face shield
Dr. Brant Slomovic of the UHN Emergency Department says, "this new uniform of sorts, that traps heat and mutes all conversation, takes a toll emotionally and physically." (Photo: Brant Slomovic)

Uncertainty. Isolation. Upheaval. Fear.

The change to daily life triggered by the coronavirus pandemic is profound.

For frontline healthcare workers, the fallout has been doubly impactful. Caring for and treating patients with COVID-19, while also trying to prevent becoming sick themselves or infecting loved ones.

Words seem inadequate to describe what it feels like to face these challenges every day.

That's why Dr. Brant Slomovic of the UHN Emergency Department (ED) used his photography skills.

"If you view wearing a mask while shopping for groceries as an inconvenience, perhaps consider wearing a mask and shield for an eight-hour shift," Dr. Slomovic says. "This new uniform of sorts, that traps heat and mutes all conversation, takes a toll emotionally and physically.

"The feeling is of working with tunnel vision, looking through a blurred lens while experiencing a nagging pressure around your head analogous to being underwater."

With that muted-blurry-tunnel-vision-underwater feeling in mind, Dr. Slomovic, a published photo-essayist accustomed to projects using high-end film and digital cameras, wrapped his iPhone in a plastic sandwich bag and set out to visually capture what it's like working in the UHN ED during the pandemic.

The result is a powerful photo essay he calls "The New Normal."

phone in sandwich bag  

Staff in the UHN EDs put their mobile phones in a plastic sandwich bag at the start of each shift to minimize potential sources of COVID-19 contamination and make disinfection easier. That’s how Dr. Slomovic shot all photos for this project.

Dr. Slomovic says his workday begins at home "with how I prepare, and what I take with me – essentially nothing." His watch and wedding ring don't go. He makes a protein shake and has it and water over the course of a shift.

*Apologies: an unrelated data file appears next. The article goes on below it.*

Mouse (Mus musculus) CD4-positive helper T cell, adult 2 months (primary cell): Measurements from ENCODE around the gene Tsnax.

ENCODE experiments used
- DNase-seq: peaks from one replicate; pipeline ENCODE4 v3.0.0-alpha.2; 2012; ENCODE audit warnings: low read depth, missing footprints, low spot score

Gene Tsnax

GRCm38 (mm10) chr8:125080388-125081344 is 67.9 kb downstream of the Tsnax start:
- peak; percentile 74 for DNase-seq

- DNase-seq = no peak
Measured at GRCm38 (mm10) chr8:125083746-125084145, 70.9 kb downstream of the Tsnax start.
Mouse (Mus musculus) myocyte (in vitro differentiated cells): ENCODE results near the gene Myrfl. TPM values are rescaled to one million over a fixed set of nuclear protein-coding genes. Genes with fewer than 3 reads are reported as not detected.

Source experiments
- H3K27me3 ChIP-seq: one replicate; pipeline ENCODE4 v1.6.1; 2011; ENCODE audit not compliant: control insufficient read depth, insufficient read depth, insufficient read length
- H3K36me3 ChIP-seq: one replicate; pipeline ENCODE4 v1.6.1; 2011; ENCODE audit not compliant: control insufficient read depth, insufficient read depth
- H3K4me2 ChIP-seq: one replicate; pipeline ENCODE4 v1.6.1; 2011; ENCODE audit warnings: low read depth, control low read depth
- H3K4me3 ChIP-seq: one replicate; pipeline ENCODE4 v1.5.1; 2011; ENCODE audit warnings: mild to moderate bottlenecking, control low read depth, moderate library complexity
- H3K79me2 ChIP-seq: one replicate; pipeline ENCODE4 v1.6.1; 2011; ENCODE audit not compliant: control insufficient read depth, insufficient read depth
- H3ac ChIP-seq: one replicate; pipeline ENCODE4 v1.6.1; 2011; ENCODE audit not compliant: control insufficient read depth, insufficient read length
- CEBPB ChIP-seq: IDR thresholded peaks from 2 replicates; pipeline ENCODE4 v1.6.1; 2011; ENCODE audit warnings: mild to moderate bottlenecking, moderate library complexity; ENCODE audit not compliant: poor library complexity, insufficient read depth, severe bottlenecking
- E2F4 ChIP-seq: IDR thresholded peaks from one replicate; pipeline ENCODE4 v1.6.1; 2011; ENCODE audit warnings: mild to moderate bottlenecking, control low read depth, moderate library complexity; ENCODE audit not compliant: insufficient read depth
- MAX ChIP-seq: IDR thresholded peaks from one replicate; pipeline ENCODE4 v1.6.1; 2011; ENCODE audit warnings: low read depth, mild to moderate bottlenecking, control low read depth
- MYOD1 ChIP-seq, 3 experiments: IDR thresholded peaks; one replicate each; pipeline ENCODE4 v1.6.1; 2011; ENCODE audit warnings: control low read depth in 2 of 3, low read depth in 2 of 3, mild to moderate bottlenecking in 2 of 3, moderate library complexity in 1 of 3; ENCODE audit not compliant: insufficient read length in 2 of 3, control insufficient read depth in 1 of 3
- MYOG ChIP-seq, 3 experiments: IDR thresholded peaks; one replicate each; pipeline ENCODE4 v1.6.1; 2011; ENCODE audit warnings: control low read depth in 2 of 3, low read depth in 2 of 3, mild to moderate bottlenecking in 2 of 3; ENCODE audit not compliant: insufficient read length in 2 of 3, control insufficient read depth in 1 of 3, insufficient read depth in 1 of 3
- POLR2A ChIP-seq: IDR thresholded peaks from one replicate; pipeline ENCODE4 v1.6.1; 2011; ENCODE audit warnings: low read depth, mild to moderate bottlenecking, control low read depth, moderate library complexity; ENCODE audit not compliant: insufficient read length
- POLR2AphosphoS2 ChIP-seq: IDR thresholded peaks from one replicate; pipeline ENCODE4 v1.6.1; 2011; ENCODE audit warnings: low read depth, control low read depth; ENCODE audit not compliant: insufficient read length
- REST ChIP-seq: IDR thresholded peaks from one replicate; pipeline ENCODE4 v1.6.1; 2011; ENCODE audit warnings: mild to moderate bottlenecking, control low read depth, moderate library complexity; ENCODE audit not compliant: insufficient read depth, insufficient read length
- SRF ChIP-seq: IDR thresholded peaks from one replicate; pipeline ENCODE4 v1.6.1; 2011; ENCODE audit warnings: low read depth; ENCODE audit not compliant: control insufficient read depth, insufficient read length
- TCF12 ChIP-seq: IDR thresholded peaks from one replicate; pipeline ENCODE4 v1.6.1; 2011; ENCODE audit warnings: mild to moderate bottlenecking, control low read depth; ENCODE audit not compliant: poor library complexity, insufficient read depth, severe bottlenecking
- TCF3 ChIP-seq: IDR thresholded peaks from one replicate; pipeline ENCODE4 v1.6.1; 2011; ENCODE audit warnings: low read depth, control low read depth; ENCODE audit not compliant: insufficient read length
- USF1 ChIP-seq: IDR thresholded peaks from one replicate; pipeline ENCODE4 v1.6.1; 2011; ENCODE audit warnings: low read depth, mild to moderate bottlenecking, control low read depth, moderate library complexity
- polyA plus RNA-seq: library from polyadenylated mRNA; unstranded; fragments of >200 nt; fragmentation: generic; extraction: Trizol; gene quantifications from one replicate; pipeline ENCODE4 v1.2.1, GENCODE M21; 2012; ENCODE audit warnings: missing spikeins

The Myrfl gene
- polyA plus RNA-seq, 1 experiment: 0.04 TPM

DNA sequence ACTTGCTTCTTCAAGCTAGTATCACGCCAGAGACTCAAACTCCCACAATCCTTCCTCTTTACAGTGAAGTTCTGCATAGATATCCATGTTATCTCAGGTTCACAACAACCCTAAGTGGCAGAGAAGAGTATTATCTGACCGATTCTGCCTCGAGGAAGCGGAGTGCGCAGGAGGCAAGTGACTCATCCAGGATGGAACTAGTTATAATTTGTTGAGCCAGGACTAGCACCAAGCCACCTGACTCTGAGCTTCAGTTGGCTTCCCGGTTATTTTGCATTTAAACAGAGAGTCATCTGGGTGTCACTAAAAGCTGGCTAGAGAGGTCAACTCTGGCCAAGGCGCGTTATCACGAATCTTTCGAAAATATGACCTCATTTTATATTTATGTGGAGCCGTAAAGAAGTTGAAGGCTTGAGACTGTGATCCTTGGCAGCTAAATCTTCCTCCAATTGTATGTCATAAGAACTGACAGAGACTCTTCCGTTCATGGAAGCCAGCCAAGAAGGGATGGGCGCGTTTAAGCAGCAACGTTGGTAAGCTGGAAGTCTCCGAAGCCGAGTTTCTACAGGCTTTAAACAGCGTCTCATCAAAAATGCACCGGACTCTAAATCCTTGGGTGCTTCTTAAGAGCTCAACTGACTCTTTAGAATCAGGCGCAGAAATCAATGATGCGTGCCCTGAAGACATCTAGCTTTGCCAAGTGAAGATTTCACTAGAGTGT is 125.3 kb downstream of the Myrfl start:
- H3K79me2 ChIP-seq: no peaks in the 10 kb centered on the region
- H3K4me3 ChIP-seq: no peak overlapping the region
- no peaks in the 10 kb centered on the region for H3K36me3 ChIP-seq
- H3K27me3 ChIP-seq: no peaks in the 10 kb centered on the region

Brant in different masks  

Brant in different masks  

The rules around personal protective equipment have evolved from the early stages of the pandemic. Today, Dr. Slomovic protects himself and patients with PPE that includes a scrub top and bottom, gloves, a surgical mask and eye protection of goggles or a full face shield. All of this is a dramatic change from his first decade working at UHN.

Wearing a mask for an entire shift can be incredibly uncomfortable. Small alterations, such as strategically placed buttons and clips shown by UHN ED staff here, help minimize the physical discomfort, headaches, skin breakdown and pressure caused by masks.

Ear and mask solutions  

Hands of nurse  

There is an awareness of space and where your hands are at all times. Repeated use of abrasive sanitizer takes a toll.

Maintaining physical distance from colleagues in a cramped UHN ED is virtually impossible. There are no longer handshakes with patients upon introduction or a simple, gentle touch to build connection and offer reassurance. The physical limitations make compassionate caring all the more challenging.

Feet close together, sign on door  

nurse getting nose swabbed  

Shirley, a registered nurse in the UHN ED, getting a COVID-19 test as part of the weekly surveillance that was required during an outbreak.

Teamwork is vital at all times, particularly during a pandemic. (L) Dr. Shajan Ahmed is a leader of the resuscitation code team. Yuliya Petrenko is a personal protective equipment coach who ensures all staff are wearing and removing their protective gear properly at all times.

two coaches  

The Independence  

Mohammed Haque of UHN Environmental Services cleans rooms in the ED with a heightened level of attention to procedure and detail.

Eva Perater, a patient care assistant, watches over a patient who is suspected COVID-19 positive and also deemed a flight risk.

patient care assistant keeping vigil  

Shoes outside door of house  

Before leaving work, there's a decontamination process that never existed before COVID-19: badges, pens, phones and any personal items are disinfected in an attempt to limit the possible spread of infection. At home, no items from the hospital go through Dr. Slomovic's front door.

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